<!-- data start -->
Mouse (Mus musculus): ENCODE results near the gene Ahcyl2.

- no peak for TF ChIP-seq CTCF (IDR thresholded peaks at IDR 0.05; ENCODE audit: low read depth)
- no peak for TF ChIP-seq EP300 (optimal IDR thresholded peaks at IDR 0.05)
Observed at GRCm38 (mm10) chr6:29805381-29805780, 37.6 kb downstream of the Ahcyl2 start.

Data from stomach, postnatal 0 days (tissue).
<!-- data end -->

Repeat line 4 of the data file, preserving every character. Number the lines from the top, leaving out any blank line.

Observed at GRCm38 (mm10) chr6:29805381-29805780, 37.6 kb downstream of the Ahcyl2 start.